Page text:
Again we had been to Kolkand in 2012. It is another of those "passing through" sort of places, but it does have an attraction to tempt those passing through - the Kahn's Palace.

Crossing the border from Kyrgyzstan to Uzbekistan was, as always, difficult. The Uzbek border guards are the most disagreeable in Central Asia. They pull your baggage apart whether you are entering or leaving the country, they examine information on your ipad or your camera, examine suspiciously your Imodium tablets and take their time doing it. To get 12 people in or out of Uzbekistan takes 1.5 to 2 hours, for luggage examinations and passport checks by army, police and civil service.

The Uzbek guide was over an hour late, but Jude had arranged a tea stop for us on emerging from the functionarios on the border. The boys enjoyed some Kendal Mint Cake that Maggie had brought from the UK. And the Uzbek guide took an immediate shine to Emma, that continued unabated for our entire stay in Uzbekistan

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Silk Production

Along the road we stopped at the silk production and weaving factory. I thought that this was a tourist rip off place when we were here 4 years ago, and today's visit confirmed my earlier scepticism. The real factory is elsewhere, this is the old one, and there are hardly any machines actually operating. Basically they man it not to make silk, but to entertain tourists. Still at least if you do not know how they make silk this gives the low down from first principles

But I did think that it was odd that we did not visit the Rishton Pottery which impressed us more, in 2012, than the silk factory. We were told that Rishton was a tourist trap, and the real work was done elsewhere. Given the silk place is a bigger con, I found it difficult to accept the rationale at leaving out Rishton. We liked the Rishton pottery! and were extremely disappointed that the scheduled visit there was axed.

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Khudayar Khan Palace

This was the palace of the last ruler of the Kokand Khanate, Khudayar Khan. The palace complex, built in 1871, occupied a total area of four acres with a foundation three meters thick. It was constructed with a high portal, a highly decorated large entrance arch, and four minarets. Surrounded by a carved stone wall, the palace consisted of seven courtyards and one hundred and nineteen rooms. The inscription above the main gate reads: "Great Seyed Mohammad Khudayar Khan".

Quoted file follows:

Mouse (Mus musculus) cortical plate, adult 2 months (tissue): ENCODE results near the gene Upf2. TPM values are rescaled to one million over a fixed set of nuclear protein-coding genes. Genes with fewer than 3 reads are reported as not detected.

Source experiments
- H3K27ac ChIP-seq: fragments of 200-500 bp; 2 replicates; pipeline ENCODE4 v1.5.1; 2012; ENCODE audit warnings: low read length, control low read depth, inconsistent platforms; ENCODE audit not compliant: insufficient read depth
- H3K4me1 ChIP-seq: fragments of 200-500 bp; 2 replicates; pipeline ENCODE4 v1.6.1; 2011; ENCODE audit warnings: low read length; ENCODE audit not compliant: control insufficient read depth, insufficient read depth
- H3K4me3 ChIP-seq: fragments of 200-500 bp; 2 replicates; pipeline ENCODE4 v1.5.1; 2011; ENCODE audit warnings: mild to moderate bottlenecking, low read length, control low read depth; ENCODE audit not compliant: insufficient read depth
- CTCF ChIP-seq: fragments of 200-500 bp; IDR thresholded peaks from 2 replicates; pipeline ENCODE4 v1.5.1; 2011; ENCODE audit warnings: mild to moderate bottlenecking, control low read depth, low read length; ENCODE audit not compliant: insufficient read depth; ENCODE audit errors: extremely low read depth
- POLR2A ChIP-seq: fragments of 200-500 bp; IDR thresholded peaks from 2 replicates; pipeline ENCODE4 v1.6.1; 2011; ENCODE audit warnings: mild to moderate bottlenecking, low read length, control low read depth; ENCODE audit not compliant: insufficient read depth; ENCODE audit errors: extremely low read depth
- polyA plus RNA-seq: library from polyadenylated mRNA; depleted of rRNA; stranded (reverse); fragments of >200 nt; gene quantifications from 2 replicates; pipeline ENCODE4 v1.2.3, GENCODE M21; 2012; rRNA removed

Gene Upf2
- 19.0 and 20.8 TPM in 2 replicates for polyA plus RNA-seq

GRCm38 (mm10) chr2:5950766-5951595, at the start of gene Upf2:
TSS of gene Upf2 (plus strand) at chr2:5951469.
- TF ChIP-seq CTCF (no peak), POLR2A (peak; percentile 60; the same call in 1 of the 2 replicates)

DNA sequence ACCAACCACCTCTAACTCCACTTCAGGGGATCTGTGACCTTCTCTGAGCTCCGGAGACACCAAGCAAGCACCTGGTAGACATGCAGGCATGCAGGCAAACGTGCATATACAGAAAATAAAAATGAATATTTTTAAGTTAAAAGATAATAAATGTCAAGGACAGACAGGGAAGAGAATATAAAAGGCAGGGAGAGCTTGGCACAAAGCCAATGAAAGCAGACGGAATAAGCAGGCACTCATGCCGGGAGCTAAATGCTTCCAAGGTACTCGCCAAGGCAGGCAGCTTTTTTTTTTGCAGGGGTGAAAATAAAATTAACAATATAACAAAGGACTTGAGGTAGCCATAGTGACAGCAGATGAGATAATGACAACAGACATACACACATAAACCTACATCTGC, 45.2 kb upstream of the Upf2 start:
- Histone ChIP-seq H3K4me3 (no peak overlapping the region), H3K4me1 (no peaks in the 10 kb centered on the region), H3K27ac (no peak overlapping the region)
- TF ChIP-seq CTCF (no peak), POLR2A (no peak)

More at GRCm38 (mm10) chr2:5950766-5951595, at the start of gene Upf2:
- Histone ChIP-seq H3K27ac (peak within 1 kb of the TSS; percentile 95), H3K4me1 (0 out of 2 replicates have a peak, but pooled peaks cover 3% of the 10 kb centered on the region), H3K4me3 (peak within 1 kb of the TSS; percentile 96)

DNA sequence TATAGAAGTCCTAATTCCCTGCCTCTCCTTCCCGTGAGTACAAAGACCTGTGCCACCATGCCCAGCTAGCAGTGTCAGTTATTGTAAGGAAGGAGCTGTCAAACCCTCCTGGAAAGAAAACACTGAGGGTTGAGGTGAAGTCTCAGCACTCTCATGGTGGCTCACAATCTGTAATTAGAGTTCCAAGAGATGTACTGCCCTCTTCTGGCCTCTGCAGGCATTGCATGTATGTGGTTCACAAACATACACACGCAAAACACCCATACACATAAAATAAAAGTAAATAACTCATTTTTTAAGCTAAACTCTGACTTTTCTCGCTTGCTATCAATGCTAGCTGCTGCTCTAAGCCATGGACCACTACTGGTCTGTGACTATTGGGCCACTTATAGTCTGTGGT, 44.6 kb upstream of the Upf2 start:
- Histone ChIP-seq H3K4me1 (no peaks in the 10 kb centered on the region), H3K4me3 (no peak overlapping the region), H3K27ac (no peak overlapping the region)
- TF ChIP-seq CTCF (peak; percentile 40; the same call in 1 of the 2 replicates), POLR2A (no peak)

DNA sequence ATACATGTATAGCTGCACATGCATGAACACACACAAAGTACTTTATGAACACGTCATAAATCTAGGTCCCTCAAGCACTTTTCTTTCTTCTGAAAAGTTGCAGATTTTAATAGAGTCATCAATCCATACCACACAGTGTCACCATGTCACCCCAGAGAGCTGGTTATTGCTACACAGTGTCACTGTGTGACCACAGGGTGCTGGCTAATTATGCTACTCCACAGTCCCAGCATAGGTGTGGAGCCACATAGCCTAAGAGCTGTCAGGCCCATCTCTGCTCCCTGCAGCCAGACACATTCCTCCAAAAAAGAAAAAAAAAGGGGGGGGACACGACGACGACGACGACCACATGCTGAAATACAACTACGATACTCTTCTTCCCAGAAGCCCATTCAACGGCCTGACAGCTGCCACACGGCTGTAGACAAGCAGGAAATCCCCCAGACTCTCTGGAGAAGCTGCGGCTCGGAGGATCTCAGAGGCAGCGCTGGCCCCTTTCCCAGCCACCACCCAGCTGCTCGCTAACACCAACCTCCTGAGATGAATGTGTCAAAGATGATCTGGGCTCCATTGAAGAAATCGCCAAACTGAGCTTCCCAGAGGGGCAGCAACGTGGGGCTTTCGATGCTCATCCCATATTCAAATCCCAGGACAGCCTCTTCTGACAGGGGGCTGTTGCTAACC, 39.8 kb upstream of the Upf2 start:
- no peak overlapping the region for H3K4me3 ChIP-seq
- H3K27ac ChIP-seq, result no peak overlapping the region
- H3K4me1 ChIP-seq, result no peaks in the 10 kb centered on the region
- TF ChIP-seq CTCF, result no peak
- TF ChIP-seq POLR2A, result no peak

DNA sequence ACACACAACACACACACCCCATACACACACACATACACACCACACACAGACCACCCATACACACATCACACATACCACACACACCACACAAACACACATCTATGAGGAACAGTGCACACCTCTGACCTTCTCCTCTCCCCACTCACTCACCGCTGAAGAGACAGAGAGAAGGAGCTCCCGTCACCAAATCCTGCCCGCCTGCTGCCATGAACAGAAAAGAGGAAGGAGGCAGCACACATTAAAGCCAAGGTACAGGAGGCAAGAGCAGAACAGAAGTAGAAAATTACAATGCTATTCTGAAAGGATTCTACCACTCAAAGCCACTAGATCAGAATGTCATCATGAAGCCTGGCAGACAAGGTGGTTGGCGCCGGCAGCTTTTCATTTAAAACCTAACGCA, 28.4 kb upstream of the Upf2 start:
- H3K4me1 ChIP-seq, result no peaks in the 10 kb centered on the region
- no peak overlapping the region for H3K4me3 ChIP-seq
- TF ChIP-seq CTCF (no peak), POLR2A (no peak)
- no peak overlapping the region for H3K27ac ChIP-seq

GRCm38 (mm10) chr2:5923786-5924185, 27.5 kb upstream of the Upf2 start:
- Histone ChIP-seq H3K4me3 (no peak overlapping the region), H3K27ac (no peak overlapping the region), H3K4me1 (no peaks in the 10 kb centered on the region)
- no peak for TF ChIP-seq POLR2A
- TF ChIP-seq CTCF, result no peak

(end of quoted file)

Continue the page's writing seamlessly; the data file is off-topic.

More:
Constructed by sixteen thousand conscripted or enslaved workers using one thousand carts to transport materials, the eighty master builders designed and built an ornate structure of variegated colours and rich ornaments with geometric patterns, arabesques, and floral motifs all made from ceramic tiles and based on tales of the Orient. Restoration work was carried out in 2008

Today only two courtyards and nineteen rooms survive and function as a museum of local history with an exhibition about the past and present of Kokand.

We passed this wedding group having photos taken in the park - these bridal groups were something we saw quite a lot of during our journey across Asia. As everywhere in Central Asia, the locals were as curious about us, as we were about them. We ended up having our own photos taken a great many times

Then we had a bit of trouble getting in to the palace - the front door was locked. But eventually it was opened, and we were shown round by the museum director, a very educated lady who spoke perfect English

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A stroll through the town to get dinner in the evening.

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Kahn Hotel

I probably would not have rated this hotel as highly if it had not been in Kokand, where there is little hotel choice The hotel is fairly basic, and does not have a lift, so you have a bit of exercise if you are on the 4th floor. The breakfast is nothing memorable, but the rooms are clean and the staff (who speak English) were very helpful. The wifi works

The big plus of the hotel is that it is centrally situated, and only 5 minutes walk to the Kahn Palace - most of the way being across a public park So if you are staying in Kokand, you are, at the moment, not likely to find a better hotel than the Kahn.

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On to next town- Tashkent

Back to Overall Itinerary for Silk Road Trip 2016